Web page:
My Top 1000 Songs #87: Echoes

An entire LP side of headphone-friendly pyschedelic bliss, Pink Floyd's "Echoes," off 1971's Meddle, was the culmination of the band's lengthy space-rock explorations, an impressive peak that closed off an era as they pivoted into the following decade's more narrative concept albums initiated by 1973's Dark Side of the Moon (setting aside the brief detour into 1972's Obscured By Clouds soundtrack).

Unlike some of their earlier-jam based tracks, live staples like "Set The Controls For The Heart Of The Sun" and "Saucerful of Secrets," "Echoes" worked hard to earn its running length, an endlessly intriguing balance between trippy weirdness (the eerie repeated ping that kicks of the song and then returns amidst a delirious cosmic stew midway through the 23-minute piece); melodic folk rock (the brief verses featuring gorgeous intertwined harmonies from guitarist David Gilmour and keyboardist Richard Wright, a standout feature of the band that sadly vanished after Dark Side); and compelling this-band-can-rock jams (Gilmour & Wright kicking loose after the first verse; check out the stunning 2006 live version below). Whereas the comparable side-long title suite from 1970's Atom Heart Mother felt like a few sketched-out ideas patched together into a bit of a mess, "Echoes" is compelling from start to finish, a unified whole that's hard to appreciate without sinking deep into the couch for its complete running length. Something I've done more times than I can count.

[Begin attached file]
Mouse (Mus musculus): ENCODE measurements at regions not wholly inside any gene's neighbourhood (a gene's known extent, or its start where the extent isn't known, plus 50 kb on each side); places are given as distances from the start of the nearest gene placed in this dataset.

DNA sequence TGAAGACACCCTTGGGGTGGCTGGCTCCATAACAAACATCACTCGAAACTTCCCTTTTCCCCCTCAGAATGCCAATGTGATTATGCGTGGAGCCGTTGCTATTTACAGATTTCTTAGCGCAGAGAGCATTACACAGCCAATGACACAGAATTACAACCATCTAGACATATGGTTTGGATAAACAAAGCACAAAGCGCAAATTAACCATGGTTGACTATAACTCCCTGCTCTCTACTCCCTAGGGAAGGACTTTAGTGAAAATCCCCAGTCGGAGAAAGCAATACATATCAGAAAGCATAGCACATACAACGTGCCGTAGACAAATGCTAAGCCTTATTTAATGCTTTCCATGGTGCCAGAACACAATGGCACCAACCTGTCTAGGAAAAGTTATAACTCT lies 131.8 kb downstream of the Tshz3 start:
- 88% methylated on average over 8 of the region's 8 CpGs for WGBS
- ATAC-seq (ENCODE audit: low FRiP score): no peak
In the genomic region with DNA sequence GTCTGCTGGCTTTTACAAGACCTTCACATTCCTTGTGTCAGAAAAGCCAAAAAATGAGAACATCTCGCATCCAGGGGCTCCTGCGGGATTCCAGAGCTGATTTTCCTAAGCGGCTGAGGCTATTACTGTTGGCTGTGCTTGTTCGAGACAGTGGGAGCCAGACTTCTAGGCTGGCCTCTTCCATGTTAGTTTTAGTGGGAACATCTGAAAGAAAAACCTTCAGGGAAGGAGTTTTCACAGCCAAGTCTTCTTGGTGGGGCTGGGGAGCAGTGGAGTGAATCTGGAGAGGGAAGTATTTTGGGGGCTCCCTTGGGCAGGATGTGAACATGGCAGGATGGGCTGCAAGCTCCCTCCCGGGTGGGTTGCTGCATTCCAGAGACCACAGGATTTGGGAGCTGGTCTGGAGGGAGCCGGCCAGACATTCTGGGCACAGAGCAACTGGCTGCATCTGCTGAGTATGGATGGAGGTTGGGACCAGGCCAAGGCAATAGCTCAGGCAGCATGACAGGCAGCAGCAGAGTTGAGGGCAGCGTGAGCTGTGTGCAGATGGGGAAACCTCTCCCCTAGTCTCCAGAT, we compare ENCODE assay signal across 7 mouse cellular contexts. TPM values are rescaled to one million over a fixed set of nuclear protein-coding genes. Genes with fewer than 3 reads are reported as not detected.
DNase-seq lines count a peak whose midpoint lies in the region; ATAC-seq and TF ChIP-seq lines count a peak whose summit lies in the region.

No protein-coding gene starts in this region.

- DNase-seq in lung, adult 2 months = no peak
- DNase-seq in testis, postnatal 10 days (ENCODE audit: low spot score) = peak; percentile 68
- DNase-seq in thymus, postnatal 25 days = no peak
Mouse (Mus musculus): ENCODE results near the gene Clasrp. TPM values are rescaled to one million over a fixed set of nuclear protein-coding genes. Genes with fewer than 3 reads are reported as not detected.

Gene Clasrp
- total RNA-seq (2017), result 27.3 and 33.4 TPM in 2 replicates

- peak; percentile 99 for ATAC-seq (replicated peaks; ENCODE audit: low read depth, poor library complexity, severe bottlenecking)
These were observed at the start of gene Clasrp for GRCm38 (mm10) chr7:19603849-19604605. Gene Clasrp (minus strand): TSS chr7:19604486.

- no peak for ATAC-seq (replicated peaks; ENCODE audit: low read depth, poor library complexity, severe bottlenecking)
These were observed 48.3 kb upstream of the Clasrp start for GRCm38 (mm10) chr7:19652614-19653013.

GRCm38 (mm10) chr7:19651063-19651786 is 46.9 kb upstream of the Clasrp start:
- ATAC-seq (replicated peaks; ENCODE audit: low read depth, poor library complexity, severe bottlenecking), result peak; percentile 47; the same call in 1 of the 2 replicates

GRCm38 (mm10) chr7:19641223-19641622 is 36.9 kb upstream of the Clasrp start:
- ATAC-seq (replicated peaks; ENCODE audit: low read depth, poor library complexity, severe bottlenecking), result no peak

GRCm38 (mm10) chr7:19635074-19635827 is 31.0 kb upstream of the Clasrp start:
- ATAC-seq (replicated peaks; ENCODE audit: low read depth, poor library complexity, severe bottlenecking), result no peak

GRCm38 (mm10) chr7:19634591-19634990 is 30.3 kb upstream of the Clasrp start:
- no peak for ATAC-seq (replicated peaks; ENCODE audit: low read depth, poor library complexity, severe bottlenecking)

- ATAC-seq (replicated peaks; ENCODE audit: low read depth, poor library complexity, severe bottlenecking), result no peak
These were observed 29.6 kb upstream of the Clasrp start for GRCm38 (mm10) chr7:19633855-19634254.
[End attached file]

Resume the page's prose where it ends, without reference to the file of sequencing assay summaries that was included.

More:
Live at Pompeii!
Live in 2006 (Wright's final performance):